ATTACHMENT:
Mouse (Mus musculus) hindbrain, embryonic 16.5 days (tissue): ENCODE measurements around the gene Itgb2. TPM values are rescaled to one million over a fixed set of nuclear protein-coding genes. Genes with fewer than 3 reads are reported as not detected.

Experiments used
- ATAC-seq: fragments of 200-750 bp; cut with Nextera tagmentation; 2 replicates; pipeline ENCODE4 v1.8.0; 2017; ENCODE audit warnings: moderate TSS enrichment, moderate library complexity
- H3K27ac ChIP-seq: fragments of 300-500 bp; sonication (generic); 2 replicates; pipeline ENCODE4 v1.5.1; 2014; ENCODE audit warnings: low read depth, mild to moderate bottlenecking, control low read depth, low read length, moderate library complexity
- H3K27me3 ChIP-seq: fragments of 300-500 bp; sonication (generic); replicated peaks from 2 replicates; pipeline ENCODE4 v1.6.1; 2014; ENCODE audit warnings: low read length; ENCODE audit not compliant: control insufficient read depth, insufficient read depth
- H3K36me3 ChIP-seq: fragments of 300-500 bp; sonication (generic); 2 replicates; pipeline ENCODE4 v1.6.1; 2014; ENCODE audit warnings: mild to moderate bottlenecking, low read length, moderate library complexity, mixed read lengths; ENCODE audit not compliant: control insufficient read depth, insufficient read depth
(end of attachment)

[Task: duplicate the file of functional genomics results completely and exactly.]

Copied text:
Mouse (Mus musculus) hindbrain, embryonic 16.5 days (tissue): ENCODE measurements around the gene Itgb2. TPM values are rescaled to one million over a fixed set of nuclear protein-coding genes. Genes with fewer than 3 reads are reported as not detected.

Experiments used
- ATAC-seq: fragments of 200-750 bp; cut with Nextera tagmentation; 2 replicates; pipeline ENCODE4 v1.8.0; 2017; ENCODE audit warnings: moderate TSS enrichment, moderate library complexity
- H3K27ac ChIP-seq: fragments of 300-500 bp; sonication (generic); 2 replicates; pipeline ENCODE4 v1.5.1; 2014; ENCODE audit warnings: low read depth, mild to moderate bottlenecking, control low read depth, low read length, moderate library complexity
- H3K27me3 ChIP-seq: fragments of 300-500 bp; sonication (generic); replicated peaks from 2 replicates; pipeline ENCODE4 v1.6.1; 2014; ENCODE audit warnings: low read length; ENCODE audit not compliant: control insufficient read depth, insufficient read depth
- H3K36me3 ChIP-seq: fragments of 300-500 bp; sonication (generic); 2 replicates; pipeline ENCODE4 v1.6.1; 2014; ENCODE audit warnings: mild to moderate bottlenecking, low read length, moderate library complexity, mixed read lengths; ENCODE audit not compliant: control insufficient read depth, insufficient read depth